In the visiting room I sit on a hard plastic chair and await Bobby's arrival. After my ordeal in the lobby I am surprised by the comfort and relative warmth of the visiting room. Rows of inmates in blue denim shirts and pants are seated knee-to-knee with lovers and family. I had expected more thick glass and a phone, like in the movies, but the guests hold hands and lean their foreheads together like mating wolves. Beside me a scarcely pubescent girl with a thin frown and angry pierced eyebrows gazes into her father's face, tears and eyeliner streaming down her cheeks. It is painful to watch and even more painful to look away. Finally an elevator door opens and out steps Cupid. He blinks at the rows of bright orange chairs, adjusting to the harsh lighting, and I rise to my feet and yell, "BeauSoleil!" We greet each other with a massive handshake and drop to our seats. The next 45 minutes are a whirlwind of chatter. Strangely, I immediately feel as though I am catching up with an old friend. The fading female forms and Egyptian symbols on Bobby's arms look familiar somehow and he explains the process by which death row inmates create tattoo ink with burnt bible pages. He tells me about his war with the Aryan Brotherhood, how his jaw was smashed with a baseball bat in 1974 in a brawl that nearly cost him his life, and how he spent his week in the infirmary with his jaw wired shut tattooing LUCIFER across his chest with a guitar string, a bottle of ink, and a compact mirror. There is a radiance in Bobby's eyes as he loses himself in conversation, explaining the minutiae of his modest multi-media prison projects. 40 years of captivity have neither stripped his humanity nor broken his spirit. He shares his recently discovered drawing technique of covering illustration board with cooking oil and applying colored pencils with his fingers until it becomes a fluid tactile medium. Bobby's best drawings, like hiscompositions, are the residue of deeply sensual rites and whimsical imaginings of life beyond endless iron doors. Our conversation slides inevitably toward Manson and murder. I ask difficult questions and Bobby kindly answers. The man before me has tempered his Luciferian will with a soft spoken and thoughtful accountability for his past. As we talk, I am struck again with the tragedy that such a brief string of terrible decisions has so afflicted and nullified his otherwise peaceful and intensely creative years. In perhaps an unfair stroke of curiosity, I ask if he feels he has repaid his debt to society. Bobby shrugs and admits that this is not his to determine, "I killed a man." Soon, too soon, the guards interrupt our conversation. Bobby winces slightly when the guard yells out the five minute warning. Tears begin to flow around us and the other visitors clutch each other tightly. Bobby and I rise and give each other a brotherly hug, the pedal pushers riding high above my boot line for a moment. We both smile and laugh and agree to meet again for more mad storytelling. Soon we are lined against the wall and herded single-file back down the corridors toward the lobby. I turn one final time and Bobby is standing by his chair waving and smiling like an old uncle that hates to see you go...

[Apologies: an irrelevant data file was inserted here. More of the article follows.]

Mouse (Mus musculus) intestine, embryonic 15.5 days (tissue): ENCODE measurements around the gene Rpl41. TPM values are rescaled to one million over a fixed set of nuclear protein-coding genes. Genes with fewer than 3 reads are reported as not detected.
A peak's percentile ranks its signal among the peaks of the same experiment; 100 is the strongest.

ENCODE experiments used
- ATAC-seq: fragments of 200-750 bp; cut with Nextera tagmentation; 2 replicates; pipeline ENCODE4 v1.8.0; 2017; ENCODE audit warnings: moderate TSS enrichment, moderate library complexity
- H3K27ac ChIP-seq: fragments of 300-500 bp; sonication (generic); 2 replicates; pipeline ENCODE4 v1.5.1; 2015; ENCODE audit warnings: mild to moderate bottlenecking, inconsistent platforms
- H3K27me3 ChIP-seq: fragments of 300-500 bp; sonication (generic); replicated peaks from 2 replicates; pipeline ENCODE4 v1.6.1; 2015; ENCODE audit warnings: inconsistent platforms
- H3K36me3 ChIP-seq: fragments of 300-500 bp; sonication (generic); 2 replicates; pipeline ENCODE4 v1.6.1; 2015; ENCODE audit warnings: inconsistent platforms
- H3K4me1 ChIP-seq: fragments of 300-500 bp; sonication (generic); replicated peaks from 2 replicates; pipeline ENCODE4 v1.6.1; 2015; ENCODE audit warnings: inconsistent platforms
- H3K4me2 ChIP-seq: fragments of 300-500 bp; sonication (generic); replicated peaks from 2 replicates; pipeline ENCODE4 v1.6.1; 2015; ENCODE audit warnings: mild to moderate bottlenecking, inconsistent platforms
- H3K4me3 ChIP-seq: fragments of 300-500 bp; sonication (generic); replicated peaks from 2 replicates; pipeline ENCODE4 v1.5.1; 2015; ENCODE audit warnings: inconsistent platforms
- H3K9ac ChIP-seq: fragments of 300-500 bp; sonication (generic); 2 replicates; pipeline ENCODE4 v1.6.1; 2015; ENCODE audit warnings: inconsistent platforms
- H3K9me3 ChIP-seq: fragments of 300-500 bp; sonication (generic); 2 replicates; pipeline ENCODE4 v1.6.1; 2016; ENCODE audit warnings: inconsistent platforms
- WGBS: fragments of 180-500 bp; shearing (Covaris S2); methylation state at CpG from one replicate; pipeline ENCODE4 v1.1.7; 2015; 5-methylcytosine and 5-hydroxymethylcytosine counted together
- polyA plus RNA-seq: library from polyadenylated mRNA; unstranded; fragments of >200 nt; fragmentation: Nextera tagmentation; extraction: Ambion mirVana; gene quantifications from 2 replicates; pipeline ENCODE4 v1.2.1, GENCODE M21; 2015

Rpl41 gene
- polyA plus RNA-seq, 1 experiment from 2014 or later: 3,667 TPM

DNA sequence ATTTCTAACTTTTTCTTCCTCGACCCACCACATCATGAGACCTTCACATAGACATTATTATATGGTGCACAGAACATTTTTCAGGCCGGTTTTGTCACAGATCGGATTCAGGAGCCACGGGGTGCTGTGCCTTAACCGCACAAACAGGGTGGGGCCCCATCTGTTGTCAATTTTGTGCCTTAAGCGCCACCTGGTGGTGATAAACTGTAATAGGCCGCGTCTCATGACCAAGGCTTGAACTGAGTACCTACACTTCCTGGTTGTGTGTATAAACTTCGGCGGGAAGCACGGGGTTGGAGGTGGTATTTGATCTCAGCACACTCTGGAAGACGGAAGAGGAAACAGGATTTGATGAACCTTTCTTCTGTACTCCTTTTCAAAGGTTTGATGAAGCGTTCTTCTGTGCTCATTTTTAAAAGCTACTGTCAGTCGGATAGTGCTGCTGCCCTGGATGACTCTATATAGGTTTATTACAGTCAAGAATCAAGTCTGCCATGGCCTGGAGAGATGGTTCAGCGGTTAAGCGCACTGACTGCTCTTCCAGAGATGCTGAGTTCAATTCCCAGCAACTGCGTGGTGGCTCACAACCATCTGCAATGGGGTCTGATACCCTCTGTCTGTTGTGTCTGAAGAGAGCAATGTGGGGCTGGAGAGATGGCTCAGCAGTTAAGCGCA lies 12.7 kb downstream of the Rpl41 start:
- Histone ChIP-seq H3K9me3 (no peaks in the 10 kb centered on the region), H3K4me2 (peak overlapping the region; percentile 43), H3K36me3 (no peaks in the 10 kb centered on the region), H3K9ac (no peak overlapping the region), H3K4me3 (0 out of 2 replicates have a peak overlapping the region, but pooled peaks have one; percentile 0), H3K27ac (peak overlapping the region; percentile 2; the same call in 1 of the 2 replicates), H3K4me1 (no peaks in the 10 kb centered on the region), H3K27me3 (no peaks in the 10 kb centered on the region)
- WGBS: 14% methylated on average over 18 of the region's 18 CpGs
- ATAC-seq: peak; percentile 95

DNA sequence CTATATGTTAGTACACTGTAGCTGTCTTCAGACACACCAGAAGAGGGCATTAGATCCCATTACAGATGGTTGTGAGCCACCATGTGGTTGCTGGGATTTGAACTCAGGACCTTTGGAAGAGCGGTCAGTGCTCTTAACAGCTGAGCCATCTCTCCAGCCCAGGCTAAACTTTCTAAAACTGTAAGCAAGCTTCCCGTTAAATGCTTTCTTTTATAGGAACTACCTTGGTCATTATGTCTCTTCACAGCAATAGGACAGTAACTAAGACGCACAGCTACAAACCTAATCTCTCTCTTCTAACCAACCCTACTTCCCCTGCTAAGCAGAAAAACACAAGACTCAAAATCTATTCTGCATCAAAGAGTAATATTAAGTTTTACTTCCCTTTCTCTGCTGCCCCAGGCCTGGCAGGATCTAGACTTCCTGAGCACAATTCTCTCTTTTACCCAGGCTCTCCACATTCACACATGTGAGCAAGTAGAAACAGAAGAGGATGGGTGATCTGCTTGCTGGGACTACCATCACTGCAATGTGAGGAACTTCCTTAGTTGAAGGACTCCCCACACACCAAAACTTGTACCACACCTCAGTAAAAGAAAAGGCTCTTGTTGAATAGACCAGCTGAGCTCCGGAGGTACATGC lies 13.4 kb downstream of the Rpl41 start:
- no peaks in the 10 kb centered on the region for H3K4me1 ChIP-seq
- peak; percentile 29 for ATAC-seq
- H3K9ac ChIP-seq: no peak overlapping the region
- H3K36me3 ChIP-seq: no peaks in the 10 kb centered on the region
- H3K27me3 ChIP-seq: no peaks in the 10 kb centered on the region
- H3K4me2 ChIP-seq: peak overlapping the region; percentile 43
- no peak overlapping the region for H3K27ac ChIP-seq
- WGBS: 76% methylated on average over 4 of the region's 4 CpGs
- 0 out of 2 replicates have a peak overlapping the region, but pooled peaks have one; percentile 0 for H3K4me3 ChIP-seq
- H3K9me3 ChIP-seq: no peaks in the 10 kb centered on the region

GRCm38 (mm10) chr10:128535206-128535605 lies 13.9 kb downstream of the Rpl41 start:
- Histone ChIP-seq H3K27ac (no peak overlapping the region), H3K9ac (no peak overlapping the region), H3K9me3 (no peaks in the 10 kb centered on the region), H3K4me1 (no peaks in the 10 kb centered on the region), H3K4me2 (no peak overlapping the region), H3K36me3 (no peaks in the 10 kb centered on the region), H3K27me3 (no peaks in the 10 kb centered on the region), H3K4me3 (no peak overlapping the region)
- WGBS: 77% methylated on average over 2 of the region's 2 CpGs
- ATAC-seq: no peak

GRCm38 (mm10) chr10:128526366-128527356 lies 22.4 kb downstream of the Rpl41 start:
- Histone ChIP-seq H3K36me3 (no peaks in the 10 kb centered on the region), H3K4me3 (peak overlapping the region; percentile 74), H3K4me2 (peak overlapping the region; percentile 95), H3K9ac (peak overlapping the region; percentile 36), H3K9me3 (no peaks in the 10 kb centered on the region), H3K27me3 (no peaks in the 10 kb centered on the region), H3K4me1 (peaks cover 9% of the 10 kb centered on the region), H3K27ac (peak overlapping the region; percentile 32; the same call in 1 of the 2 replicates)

Back in the van my mind uncoils with the stretch of road spreading out in the rear-view mirror. It's a long way back to Portland and I drive west, smiling into the setting sun as I realize the mythic absurdity of my ordeal. The borrowed vehicle. The helpful elder. The gender-blending disguise. The loosing of armaments. The journey inward (downward) to a bleak underworld of fallen angels and lost souls. Revelation. The Return. I catch my reflection in the window as I switch lanes and glimpse an ancestral blaze in the red flecks of my beard. An unbroken thread of descent has brought me to this precise moment in time. I feel perfectly contained in this vessel of blemished skin and bones. The rain has passed and outside the summer evening sun slithers across the Columbia River like a trail of dark aortic blood. Make no mistake; The Lucifer Rising Suite is a ritual of liberation. Not just for the artist and composer, but for you and I as well.
July 4, 2008
[Text & photos © 2008 Dennis Dread. May not be reproduced without permission. A slightly longer version of this essay appears as the liner notes to the Lucifer Rising Suite box set.]